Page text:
The already-taxed Bureau of Prisons network swelled to 39 percent above capacity through last September, and is expected to surge to more than 45 percent above its limit in 2018, says the Government Accountability Office report, titled "Growing Inmate Crowding Negatively Affects Inmates, Staff, and Infrastructure."
There is no evidence that long mandatory sentences deter crime, says The Times, and “…there is very good evidence that older prisoners (45 and up) are the least dangerous…”
Report of Flawed Forensics Spurs Review of Thousands of Criminal Cases
By Val Hymes
A newspaper story last spring about defendants convicted on faulty forensic evidence has led to a review of tens of thousands of criminal cases by the Justice Department and the FBI.
The Washington Post reported in April that the “Justice Department had known for years that flawed forensic work might have led to the convictions of potentially innocent people but had not performed a thorough review of the cases."
The cases, from 1985 or earlier, will be examined in concert with The Innocence Project and the National Association of Criminal Defense Lawyers.
In June, the Supreme Court said prisoners do not have a constitutional right to DNA testing. “ The decision was based in large part,” said a Washington Post editorial, “on the assertion that federal judicial intervention was unnecessary because the great majority of state legislatures already had passed laws to give prisoners adequate access to the revolutionary technology.”
While 47 states allow some statutory access to DNA testing, the laws are limited and sketchy and motions for testing are often denied, even where the inmate offers to pay for it and the test could confirm guilt or innocence.
Leahy Plan for DOJ Forensics Unit
In January, Sen. Patrick Leahy introduced the Criminal Justice and Forensic cience Reform Act (S.132) It will establish an Office of Forensic Science within the Department of Justice.
It also will establish a Forensic Science Board comprised of scientists, practitioners, prosecutors, defense attorneys and other stakeholders to make recommendations in research priorities, standards and best practices; establish committees of scientists to be overseen by the National Institute of Standards and Technology which will examine each individual forensic science discipline to determine research needs and help set uniform standards.
A Rare Agreement: Right and Left Together on Criminal Justice Reform
A column in The Washington Times, published a column says “Left and Right agree on criminal justice reforms.” Escalating costs are leading voices from both sides of the aisle to call for an overhaul of the systems that now costing many states more than colleges. The writers urge Congress to follow the examples of states like Georgia, South Carolina, Kansas and Ohio. They have increased drug treatment inside and moved nonviolent prisoners into programs outside prisons.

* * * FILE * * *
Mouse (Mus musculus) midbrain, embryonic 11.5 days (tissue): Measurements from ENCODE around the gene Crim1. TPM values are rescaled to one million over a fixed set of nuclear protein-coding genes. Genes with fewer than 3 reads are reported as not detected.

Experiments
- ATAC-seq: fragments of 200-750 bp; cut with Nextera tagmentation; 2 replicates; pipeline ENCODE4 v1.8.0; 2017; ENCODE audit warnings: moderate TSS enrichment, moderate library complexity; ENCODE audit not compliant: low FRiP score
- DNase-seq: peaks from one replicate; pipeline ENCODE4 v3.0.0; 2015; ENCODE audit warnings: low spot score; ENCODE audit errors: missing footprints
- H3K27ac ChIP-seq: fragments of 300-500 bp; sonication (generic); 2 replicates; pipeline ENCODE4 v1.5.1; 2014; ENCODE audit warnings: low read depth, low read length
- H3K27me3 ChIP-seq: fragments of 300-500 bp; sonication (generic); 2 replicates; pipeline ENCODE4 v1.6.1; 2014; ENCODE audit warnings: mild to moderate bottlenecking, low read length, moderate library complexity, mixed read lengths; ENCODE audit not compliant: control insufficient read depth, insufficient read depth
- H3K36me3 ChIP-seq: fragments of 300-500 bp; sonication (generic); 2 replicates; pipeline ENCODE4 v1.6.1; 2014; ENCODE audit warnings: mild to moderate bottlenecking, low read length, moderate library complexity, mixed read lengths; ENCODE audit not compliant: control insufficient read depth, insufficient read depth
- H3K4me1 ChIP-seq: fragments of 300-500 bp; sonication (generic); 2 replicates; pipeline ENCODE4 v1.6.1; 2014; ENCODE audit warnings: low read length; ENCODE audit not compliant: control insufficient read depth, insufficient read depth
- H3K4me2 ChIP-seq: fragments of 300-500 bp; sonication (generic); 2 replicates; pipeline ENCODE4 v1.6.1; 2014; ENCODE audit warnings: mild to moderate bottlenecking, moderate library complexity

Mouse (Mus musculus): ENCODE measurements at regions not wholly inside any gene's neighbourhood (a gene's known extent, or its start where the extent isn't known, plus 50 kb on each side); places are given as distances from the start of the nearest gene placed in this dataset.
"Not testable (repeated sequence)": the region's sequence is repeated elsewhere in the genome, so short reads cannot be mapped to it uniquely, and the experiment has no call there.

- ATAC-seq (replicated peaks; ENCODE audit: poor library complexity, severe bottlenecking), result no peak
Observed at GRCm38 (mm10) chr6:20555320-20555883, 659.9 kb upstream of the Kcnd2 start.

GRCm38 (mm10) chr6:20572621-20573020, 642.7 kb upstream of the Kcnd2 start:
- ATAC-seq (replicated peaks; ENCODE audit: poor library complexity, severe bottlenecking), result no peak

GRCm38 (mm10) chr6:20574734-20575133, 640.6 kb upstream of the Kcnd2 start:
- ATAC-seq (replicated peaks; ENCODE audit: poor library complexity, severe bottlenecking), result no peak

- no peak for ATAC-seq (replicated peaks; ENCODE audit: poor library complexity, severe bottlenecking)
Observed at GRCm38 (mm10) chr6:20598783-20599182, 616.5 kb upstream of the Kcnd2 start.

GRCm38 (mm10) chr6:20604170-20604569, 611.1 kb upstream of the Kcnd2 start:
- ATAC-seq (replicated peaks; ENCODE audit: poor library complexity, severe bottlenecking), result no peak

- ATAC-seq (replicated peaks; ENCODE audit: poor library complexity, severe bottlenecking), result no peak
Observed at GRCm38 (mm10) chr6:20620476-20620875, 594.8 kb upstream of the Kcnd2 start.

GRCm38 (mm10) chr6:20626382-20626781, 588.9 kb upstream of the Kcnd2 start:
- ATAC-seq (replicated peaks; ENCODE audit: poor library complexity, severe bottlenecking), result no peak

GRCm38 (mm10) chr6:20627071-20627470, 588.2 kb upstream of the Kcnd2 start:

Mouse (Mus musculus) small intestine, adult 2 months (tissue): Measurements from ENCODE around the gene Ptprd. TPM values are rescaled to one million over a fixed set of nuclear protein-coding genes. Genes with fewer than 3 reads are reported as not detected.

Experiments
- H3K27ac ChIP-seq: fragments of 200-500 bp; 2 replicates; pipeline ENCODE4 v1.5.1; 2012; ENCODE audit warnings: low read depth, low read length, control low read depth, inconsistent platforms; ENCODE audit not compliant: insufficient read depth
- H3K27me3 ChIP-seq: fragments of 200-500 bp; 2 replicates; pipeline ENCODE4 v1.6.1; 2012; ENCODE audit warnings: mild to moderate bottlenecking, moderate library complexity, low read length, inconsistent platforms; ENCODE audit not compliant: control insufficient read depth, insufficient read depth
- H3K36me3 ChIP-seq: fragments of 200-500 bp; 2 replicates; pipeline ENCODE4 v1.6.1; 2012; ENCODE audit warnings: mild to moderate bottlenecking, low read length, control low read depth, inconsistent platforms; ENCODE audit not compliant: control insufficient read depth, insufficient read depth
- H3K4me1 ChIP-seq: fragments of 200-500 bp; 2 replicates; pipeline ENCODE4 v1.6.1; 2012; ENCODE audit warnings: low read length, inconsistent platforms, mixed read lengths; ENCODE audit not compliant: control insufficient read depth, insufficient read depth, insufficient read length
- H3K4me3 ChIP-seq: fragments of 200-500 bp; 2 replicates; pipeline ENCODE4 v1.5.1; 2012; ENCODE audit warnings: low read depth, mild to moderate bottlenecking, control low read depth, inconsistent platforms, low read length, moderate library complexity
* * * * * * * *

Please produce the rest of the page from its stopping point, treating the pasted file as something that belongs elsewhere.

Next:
'We will keep fighting’
Senate Justice Reform Measure Fails
As Republicans Cite 'States Rights'
Although some Republicans using states’ rights arguments, blocked passage of legislation that could begin the reform of the criminal justice system, Senator James Jim Webb (D.VA) said he is not backing down.
“We will keep fighting,” he said, “for a comprehensive review of the justice system, with the help of the thousands of sheriffs, police, mayors and justice advocates who have joined us in pressing for reform.” Out of a needed 60 the vote was 57-43. The legislation passed the House last year.
It would establish a bipartisan National Criminal Justice Commission to recommend reform and has the support of more than 100 organizations including The Heritage Foundation and law enforcement groups.
See Politico’s take at http://tinyurl.com/3cx5l8u
250th Convict Exonerated
Through DNA Testing
The Innocence Project on Feb. 3 announced the 250th exoneration of a prisoner through DNA testing.
Freddie Peacock, 60, of Rochester, N.Y., was convicted in New York in 1976 of a rape he didn't commit based on a false eyewitness identification and a false confession that police claim he made during an interrogation. Peacock, who has severe mental illness, was freed in 1982, but continued the fight to clear his name..
His fight to clear his name after release is the longest of any DNA case so far. He spent the last 28 years pushing for complete exoneration, even turning down chances to end his parole. Finally, with the help of the Innocence Project, his name has been cleared.